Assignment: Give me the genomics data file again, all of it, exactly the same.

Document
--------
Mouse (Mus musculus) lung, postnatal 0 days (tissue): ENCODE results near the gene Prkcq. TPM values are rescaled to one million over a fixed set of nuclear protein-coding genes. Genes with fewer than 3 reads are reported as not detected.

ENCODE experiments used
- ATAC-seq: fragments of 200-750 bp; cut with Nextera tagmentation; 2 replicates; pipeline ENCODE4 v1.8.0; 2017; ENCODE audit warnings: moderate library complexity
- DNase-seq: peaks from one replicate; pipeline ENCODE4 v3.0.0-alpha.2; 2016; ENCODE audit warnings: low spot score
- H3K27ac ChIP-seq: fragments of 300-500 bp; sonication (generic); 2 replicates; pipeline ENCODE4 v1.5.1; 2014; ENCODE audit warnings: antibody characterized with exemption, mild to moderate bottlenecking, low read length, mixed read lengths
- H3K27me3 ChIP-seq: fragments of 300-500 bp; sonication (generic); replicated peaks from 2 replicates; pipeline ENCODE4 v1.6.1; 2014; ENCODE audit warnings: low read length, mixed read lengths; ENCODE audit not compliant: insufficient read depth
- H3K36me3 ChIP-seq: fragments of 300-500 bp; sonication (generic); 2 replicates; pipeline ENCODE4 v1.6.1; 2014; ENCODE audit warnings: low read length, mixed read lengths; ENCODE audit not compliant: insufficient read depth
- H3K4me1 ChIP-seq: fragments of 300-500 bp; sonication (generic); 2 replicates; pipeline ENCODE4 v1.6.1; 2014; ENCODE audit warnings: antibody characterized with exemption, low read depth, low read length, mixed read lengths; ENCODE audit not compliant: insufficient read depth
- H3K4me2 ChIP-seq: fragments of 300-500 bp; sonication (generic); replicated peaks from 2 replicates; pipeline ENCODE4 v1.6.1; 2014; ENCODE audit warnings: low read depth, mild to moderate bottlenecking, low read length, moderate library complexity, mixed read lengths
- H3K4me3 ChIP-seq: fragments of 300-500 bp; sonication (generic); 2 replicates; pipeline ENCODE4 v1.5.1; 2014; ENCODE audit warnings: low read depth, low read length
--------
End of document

Mouse (Mus musculus) lung, postnatal 0 days (tissue): ENCODE results near the gene Prkcq. TPM values are rescaled to one million over a fixed set of nuclear protein-coding genes. Genes with fewer than 3 reads are reported as not detected.

ENCODE experiments used
- ATAC-seq: fragments of 200-750 bp; cut with Nextera tagmentation; 2 replicates; pipeline ENCODE4 v1.8.0; 2017; ENCODE audit warnings: moderate library complexity
- DNase-seq: peaks from one replicate; pipeline ENCODE4 v3.0.0-alpha.2; 2016; ENCODE audit warnings: low spot score
- H3K27ac ChIP-seq: fragments of 300-500 bp; sonication (generic); 2 replicates; pipeline ENCODE4 v1.5.1; 2014; ENCODE audit warnings: antibody characterized with exemption, mild to moderate bottlenecking, low read length, mixed read lengths
- H3K27me3 ChIP-seq: fragments of 300-500 bp; sonication (generic); replicated peaks from 2 replicates; pipeline ENCODE4 v1.6.1; 2014; ENCODE audit warnings: low read length, mixed read lengths; ENCODE audit not compliant: insufficient read depth
- H3K36me3 ChIP-seq: fragments of 300-500 bp; sonication (generic); 2 replicates; pipeline ENCODE4 v1.6.1; 2014; ENCODE audit warnings: low read length, mixed read lengths; ENCODE audit not compliant: insufficient read depth
- H3K4me1 ChIP-seq: fragments of 300-500 bp; sonication (generic); 2 replicates; pipeline ENCODE4 v1.6.1; 2014; ENCODE audit warnings: antibody characterized with exemption, low read depth, low read length, mixed read lengths; ENCODE audit not compliant: insufficient read depth
- H3K4me2 ChIP-seq: fragments of 300-500 bp; sonication (generic); replicated peaks from 2 replicates; pipeline ENCODE4 v1.6.1; 2014; ENCODE audit warnings: low read depth, mild to moderate bottlenecking, low read length, moderate library complexity, mixed read lengths
- H3K4me3 ChIP-seq: fragments of 300-500 bp; sonication (generic); 2 replicates; pipeline ENCODE4 v1.5.1; 2014; ENCODE audit warnings: low read depth, low read length